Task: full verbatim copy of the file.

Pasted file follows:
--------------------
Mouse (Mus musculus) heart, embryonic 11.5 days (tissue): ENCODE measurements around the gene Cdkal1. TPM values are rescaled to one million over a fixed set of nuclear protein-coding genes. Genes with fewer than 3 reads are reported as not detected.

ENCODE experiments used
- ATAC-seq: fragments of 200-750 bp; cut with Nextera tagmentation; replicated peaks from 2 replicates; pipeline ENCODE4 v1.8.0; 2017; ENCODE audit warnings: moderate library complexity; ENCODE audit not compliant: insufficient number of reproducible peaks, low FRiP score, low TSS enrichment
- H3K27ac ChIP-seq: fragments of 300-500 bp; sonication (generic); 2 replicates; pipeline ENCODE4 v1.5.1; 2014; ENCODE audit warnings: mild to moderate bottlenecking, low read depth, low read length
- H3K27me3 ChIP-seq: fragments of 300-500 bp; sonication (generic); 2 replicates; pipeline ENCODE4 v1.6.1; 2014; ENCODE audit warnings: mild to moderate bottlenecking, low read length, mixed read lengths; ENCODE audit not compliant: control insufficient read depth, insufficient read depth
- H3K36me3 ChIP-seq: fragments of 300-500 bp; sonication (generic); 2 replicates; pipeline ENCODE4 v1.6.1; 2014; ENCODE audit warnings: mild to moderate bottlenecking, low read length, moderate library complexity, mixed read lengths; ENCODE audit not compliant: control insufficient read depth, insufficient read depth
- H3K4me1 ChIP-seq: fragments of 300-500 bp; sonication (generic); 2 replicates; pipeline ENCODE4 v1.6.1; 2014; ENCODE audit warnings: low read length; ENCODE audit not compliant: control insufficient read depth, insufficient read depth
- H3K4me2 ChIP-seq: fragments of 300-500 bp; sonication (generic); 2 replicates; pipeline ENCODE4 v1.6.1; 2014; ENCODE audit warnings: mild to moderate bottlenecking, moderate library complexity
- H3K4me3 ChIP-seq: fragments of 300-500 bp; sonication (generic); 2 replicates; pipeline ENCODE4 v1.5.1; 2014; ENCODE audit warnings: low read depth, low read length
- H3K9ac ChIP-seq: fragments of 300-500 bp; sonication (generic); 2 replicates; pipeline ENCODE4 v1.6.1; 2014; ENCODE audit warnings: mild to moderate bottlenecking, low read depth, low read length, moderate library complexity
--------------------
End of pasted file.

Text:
Mouse (Mus musculus) heart, embryonic 11.5 days (tissue): ENCODE measurements around the gene Cdkal1. TPM values are rescaled to one million over a fixed set of nuclear protein-coding genes. Genes with fewer than 3 reads are reported as not detected.

ENCODE experiments used
- ATAC-seq: fragments of 200-750 bp; cut with Nextera tagmentation; replicated peaks from 2 replicates; pipeline ENCODE4 v1.8.0; 2017; ENCODE audit warnings: moderate library complexity; ENCODE audit not compliant: insufficient number of reproducible peaks, low FRiP score, low TSS enrichment
- H3K27ac ChIP-seq: fragments of 300-500 bp; sonication (generic); 2 replicates; pipeline ENCODE4 v1.5.1; 2014; ENCODE audit warnings: mild to moderate bottlenecking, low read depth, low read length
- H3K27me3 ChIP-seq: fragments of 300-500 bp; sonication (generic); 2 replicates; pipeline ENCODE4 v1.6.1; 2014; ENCODE audit warnings: mild to moderate bottlenecking, low read length, mixed read lengths; ENCODE audit not compliant: control insufficient read depth, insufficient read depth
- H3K36me3 ChIP-seq: fragments of 300-500 bp; sonication (generic); 2 replicates; pipeline ENCODE4 v1.6.1; 2014; ENCODE audit warnings: mild to moderate bottlenecking, low read length, moderate library complexity, mixed read lengths; ENCODE audit not compliant: control insufficient read depth, insufficient read depth
- H3K4me1 ChIP-seq: fragments of 300-500 bp; sonication (generic); 2 replicates; pipeline ENCODE4 v1.6.1; 2014; ENCODE audit warnings: low read length; ENCODE audit not compliant: control insufficient read depth, insufficient read depth
- H3K4me2 ChIP-seq: fragments of 300-500 bp; sonication (generic); 2 replicates; pipeline ENCODE4 v1.6.1; 2014; ENCODE audit warnings: mild to moderate bottlenecking, moderate library complexity
- H3K4me3 ChIP-seq: fragments of 300-500 bp; sonication (generic); 2 replicates; pipeline ENCODE4 v1.5.1; 2014; ENCODE audit warnings: low read depth, low read length
- H3K9ac ChIP-seq: fragments of 300-500 bp; sonication (generic); 2 replicates; pipeline ENCODE4 v1.6.1; 2014; ENCODE audit warnings: mild to moderate bottlenecking, low read depth, low read length, moderate library complexity